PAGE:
News & Opinion | August 24, 2020 10:04 am

Jerry Seinfeld Responds to That “New York Is Dead” Essay

"Yes, I also have a place out on Long Island," the comedian wrote. "But I will never abandon New York City."

Jerry Seinfeld performs during Philly Fights Cancer: Round 4 at The Philadelphia Navy Yard on November 10, 2018 in Philadelphia, Pennsylvania.  (Photo by Gilbert Carrasquillo/Getty Images)
Jerry Seinfeld performs during Philly Fights Cancer: Round 4 at The Philadelphia Navy Yard on November 10, 2018 in Philadelphia, Pennsylvania. (Photo by Gilbert Carrasquillo/Getty Images)
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Podcaster James Altucher made waves a couple weeks ago when he published a coronavirus-themed “Why I’m Leaving New York” essay to LinkedIn in which he boldly declared that “New York Is Dead Forever.” As you might imagine, that didn’t go over to well with many of the New Yorkers who have stuck by their city in its time of need — including none other than Jerry Seinfeld, who was so outraged by the essay that he penned a response in the New York Times.

“This is one of the toughest times we’ve had in quite a while,” Seinfeld wrote. “But one thing I know for sure: The last thing we need in the thick of so many challenges is some putz on LinkedIn wailing and whimpering, ‘Everyone’s gone! I want 2019 back!’”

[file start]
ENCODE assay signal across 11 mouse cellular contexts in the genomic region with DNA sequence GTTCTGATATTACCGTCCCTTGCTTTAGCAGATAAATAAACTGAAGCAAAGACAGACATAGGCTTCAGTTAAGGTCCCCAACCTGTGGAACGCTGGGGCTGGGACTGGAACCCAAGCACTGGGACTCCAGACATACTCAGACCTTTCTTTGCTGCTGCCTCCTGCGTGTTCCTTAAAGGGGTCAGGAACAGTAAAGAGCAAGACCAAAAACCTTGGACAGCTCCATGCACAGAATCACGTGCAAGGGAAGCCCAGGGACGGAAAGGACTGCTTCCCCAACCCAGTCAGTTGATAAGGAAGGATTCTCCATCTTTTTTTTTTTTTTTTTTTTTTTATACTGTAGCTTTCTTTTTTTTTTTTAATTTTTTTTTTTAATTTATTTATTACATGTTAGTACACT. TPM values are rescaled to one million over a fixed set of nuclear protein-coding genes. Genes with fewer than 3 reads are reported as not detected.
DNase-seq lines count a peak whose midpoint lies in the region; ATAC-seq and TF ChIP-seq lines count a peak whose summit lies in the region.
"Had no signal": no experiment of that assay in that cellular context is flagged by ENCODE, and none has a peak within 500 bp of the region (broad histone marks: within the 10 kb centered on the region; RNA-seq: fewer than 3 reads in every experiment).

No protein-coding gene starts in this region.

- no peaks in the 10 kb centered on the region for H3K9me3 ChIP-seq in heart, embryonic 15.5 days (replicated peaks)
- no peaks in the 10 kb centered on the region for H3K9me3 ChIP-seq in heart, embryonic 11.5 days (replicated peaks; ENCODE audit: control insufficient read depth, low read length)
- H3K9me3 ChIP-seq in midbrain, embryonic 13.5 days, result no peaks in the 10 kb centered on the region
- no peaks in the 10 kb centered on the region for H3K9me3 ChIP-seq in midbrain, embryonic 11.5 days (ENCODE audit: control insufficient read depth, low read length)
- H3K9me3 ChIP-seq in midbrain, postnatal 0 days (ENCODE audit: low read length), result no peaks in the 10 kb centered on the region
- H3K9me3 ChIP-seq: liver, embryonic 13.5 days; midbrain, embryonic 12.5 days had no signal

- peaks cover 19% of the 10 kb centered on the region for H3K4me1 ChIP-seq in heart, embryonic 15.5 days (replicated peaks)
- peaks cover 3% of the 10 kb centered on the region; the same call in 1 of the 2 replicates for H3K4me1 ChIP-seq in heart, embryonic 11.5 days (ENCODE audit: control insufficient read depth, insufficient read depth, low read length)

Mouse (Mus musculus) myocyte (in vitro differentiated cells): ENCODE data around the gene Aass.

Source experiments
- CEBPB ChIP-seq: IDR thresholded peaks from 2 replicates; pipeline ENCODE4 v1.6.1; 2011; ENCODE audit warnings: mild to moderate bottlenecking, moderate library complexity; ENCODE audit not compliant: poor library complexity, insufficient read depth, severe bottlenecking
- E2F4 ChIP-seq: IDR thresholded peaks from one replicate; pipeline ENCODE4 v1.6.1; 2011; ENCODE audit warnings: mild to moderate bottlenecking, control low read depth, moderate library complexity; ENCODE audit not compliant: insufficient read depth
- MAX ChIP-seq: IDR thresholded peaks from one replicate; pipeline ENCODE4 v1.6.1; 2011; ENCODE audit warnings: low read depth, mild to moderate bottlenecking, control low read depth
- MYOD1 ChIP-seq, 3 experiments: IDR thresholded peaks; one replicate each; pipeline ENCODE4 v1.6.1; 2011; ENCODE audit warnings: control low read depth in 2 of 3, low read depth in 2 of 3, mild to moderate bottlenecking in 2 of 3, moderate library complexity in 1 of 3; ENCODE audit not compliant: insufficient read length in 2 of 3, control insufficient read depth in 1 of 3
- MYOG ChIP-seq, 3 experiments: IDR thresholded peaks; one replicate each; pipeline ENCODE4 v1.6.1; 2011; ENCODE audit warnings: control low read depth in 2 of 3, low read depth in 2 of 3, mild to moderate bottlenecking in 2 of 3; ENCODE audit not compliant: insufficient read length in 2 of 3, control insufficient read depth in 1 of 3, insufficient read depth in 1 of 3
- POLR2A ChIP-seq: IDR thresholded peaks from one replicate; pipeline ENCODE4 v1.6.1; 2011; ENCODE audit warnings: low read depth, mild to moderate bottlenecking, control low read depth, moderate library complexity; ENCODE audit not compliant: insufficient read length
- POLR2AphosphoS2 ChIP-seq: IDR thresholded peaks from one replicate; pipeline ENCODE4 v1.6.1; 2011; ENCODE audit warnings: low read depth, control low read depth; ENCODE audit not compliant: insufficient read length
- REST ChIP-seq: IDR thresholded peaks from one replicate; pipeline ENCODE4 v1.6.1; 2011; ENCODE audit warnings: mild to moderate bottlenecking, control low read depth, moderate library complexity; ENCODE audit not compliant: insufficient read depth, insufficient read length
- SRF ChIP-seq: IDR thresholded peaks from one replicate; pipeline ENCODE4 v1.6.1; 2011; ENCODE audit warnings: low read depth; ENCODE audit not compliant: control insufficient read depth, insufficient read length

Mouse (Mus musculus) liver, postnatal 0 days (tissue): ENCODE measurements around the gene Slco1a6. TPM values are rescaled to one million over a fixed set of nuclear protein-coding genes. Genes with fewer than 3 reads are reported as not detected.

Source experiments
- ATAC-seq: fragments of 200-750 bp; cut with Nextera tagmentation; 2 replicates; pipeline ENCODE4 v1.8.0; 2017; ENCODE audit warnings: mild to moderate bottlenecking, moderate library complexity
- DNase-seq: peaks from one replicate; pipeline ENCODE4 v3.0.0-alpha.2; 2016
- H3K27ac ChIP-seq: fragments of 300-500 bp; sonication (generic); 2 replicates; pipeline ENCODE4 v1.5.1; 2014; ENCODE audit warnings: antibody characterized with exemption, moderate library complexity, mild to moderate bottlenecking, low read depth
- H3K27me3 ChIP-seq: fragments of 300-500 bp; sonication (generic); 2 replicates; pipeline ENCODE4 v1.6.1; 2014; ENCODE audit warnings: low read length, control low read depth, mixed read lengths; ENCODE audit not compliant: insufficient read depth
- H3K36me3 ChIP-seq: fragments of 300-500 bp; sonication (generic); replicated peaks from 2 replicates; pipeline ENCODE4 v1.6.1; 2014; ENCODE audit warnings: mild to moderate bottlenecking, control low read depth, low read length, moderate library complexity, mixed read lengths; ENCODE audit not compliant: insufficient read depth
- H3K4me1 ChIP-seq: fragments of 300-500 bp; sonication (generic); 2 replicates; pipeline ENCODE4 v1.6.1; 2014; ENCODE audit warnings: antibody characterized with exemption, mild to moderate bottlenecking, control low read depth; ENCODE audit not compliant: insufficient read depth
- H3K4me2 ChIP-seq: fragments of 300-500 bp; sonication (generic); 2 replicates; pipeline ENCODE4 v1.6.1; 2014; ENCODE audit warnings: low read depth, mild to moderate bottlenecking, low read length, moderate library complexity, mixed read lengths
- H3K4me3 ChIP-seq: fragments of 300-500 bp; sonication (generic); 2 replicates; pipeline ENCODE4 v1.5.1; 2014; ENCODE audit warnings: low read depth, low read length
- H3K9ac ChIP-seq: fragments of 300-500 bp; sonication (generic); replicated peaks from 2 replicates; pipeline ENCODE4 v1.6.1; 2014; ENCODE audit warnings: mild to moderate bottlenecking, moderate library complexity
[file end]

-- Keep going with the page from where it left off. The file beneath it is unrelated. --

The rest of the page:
“Oh, shut up,” he continued. “Imagine being in a real war with this guy by your side. Listening to him go, ‘I used to play chess all day. I could meet people. I could start any type of business.’ Wipe your tears, wipe your butt and pull it together.”

Seinfeld also took issue with the notion that there will be a mass exodus from New York now that more people are able to work remotely.

“Real, live, inspiring human energy exists when we coagulate together in crazy places like New York City,” he wrote. “Feeling sorry for yourself because you can’t go to the theater for a while is not the essential element of character that made New York the brilliant diamond of activity it will one day be again.”

You can read Seinfeld’s full response here.

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